Meet the actor and radio presenter asking us to live outside the lines.

Cel Spellman in the Summer issue of Wonderland

All clothing TALENT’S OWN

Cel Spellman in the Summer issue of Wonderland
All clothing TALENT’S OWN

“We’re live on air. It’s my first show from home,” Cel Spellman explains, in full storytelling mode. It’s a month into lockdown in London and we’re all guaranteed to have been through at least one embarrassing WFH moment, but none of us can say ours have happened whilst presenting the BBC’s flagship radio. “My brother comes storming in, screaming for his charger…” He pauses, letting the hilarity sink in. “The worst thing was, I didn’t even have his charger this time.”

If he’s not curing our Sunday blues on BBC Radio 1’s afternoon show, the Mancunian is gearing up for the release of his latest on-screen role in Álex Pina’s Netflix series, White Lines. “I’ve been working on trying to find a succinct way of describing the show because honestly, it’s just bonkers. And I mean that in the best possible way!” he laughs. “There isn’t just one main narrative that exists in the show, there are five or six different stories all intertwined into one. The best I’ve come up with is it’s a ‘who did it’ set on the island of Ibiza. The story of [DJ] Axl’s death is told by flashing back and forth between the present day and the 90s, when Axl was alive.” But, as Spellman insists, that’s just a drop in the ocean of what the show is as a whole. Pina has created a hedonistic world of heightened reality, embedded in truthful and honest performances.

At the heart of the dark crime thriller is a story of loss: not just of Axl, but of youth, dreams and, freedom. Spellman is adamant that these are things he aims to hold onto forever: “we can have all of that for all of our lives if we choose”, and his favourite book is The Alchemist because of the message printed on the front: ‘follow your dreams’. “It’s so simple that, but it’s actually one of the hardest things to do,” he tells me. “We live in a time when it’s easy to lose sight of what ignites your soul and makes you want to get out of bed in the morning. We shouldn’t have to conform to the parameters in which our society exists.”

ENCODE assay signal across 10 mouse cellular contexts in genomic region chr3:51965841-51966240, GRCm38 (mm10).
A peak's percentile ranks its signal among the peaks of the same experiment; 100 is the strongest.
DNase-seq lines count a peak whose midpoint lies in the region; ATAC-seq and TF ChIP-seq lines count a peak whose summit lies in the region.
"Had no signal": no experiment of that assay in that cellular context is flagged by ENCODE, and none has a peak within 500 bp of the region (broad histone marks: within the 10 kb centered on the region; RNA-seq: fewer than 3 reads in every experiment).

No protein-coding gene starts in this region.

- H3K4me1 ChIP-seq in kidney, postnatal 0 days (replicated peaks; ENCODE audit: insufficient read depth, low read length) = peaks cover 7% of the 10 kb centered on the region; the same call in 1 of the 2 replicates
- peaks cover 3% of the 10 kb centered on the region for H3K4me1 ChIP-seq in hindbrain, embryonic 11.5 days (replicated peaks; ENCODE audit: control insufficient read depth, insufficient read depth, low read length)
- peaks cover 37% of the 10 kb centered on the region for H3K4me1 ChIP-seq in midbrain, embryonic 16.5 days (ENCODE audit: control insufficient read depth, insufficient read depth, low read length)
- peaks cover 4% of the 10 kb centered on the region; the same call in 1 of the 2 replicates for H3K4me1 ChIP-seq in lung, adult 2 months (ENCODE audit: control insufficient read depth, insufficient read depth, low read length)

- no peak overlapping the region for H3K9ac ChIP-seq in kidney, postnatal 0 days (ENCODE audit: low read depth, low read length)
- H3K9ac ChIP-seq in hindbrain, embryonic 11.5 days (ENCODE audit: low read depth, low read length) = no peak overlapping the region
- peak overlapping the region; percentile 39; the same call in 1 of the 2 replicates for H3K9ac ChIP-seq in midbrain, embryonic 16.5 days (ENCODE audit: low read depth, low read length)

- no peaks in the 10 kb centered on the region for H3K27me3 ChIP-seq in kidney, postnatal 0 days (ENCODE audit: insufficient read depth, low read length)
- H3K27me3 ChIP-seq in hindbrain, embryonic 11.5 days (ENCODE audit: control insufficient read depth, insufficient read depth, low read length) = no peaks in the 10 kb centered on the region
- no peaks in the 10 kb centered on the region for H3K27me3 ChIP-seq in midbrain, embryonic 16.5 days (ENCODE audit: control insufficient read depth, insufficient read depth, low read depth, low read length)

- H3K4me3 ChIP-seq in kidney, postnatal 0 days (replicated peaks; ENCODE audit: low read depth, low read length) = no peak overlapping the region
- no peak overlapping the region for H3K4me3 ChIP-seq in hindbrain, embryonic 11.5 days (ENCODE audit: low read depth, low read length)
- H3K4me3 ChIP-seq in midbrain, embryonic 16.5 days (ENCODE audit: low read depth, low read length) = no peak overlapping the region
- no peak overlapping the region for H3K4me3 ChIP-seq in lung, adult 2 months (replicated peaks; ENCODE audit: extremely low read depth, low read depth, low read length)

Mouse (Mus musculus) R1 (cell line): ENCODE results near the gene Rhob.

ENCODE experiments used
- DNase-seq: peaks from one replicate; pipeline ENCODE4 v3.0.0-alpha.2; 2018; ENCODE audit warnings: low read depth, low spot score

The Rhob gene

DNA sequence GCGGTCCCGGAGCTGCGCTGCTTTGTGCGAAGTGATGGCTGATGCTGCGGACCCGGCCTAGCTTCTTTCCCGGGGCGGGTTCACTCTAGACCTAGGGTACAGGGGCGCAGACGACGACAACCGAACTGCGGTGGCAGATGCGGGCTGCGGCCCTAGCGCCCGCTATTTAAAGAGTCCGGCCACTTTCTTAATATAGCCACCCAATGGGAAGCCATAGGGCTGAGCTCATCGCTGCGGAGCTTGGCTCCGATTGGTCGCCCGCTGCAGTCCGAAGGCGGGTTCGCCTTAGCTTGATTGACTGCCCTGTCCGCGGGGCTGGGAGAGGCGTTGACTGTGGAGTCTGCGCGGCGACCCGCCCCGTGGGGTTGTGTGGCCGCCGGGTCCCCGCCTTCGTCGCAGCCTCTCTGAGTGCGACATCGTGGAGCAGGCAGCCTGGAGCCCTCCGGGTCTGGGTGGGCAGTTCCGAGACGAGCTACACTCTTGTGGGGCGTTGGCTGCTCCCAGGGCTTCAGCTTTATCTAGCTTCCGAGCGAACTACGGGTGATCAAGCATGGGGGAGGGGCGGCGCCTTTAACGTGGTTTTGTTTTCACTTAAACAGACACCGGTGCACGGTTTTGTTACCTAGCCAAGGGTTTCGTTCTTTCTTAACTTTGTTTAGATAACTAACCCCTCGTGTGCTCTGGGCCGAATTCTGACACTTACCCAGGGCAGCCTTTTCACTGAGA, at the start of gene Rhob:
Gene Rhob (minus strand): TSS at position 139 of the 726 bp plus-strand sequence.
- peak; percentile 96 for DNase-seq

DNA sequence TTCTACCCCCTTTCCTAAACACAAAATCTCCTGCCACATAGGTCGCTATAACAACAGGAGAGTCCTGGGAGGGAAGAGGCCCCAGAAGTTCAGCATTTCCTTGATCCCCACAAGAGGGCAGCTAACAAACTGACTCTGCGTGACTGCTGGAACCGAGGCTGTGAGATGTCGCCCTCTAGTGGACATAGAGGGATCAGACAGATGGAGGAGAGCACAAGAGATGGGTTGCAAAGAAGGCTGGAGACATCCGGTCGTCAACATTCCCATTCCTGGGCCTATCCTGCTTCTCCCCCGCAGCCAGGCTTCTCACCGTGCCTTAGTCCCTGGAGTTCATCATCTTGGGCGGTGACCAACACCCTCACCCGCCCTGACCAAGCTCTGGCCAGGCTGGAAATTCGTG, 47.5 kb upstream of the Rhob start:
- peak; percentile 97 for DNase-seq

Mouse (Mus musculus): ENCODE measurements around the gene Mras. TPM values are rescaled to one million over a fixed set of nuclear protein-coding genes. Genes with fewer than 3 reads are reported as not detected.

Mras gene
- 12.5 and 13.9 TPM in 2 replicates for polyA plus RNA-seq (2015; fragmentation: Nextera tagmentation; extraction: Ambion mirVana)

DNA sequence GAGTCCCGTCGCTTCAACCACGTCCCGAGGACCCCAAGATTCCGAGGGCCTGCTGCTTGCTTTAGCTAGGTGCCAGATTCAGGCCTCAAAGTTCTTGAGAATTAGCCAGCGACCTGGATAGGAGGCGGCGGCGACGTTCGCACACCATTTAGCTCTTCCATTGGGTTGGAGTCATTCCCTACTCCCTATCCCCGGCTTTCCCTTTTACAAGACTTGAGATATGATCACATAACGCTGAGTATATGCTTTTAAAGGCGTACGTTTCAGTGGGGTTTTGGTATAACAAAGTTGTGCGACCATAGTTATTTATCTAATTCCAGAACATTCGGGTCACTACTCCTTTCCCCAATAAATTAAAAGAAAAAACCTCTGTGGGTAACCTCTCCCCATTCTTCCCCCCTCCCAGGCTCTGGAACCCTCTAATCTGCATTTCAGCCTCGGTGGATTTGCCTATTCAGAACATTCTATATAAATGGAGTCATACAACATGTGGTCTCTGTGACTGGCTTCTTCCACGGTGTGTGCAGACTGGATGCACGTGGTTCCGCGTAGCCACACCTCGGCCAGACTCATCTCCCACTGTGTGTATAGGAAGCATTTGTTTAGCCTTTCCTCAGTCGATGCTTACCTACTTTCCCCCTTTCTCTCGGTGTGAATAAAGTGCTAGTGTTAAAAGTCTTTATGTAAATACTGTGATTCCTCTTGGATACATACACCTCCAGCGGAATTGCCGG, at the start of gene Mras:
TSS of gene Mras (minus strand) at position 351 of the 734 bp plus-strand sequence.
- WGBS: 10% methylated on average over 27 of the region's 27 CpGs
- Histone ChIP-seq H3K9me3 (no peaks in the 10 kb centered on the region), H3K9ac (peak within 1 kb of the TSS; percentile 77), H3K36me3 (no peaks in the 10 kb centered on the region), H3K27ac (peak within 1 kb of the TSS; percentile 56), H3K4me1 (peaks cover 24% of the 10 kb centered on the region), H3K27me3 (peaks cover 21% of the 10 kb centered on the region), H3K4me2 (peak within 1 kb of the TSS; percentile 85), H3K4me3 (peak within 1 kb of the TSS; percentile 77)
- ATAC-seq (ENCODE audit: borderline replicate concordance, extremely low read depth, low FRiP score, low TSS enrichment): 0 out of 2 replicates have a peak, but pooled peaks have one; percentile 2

The spirit of this idea can be found splashed across his Twitter bio in words lifted from Alice in Wonderland: “You’re entirely bonkers. But I’ll tell you a secret. All the best people are.” I ask Spellman if, like The Mad Hatter, he considers himself ‘bonkers’. “If you were to ask people around me, they’d probably go ‘Yes, off his trolley!’” he replies. “I love it. It’s the best way to be. Everyone is trying to be normal and fit in. Listen, different is the best possible thing. We’ve all got individual fingerprints so we should be different. We should be a bit mad and bonkers. Life’s boring otherwise. We wouldn’t end up having tea with The Mad Hatter if we weren’t a bit bonkers. So it’s up to you; you can either join the tea party or stay above ground.” Spellman, I am spellbound. Save us a seat.

White Lines is currently available to watch on Netflix.

Anya Cooper
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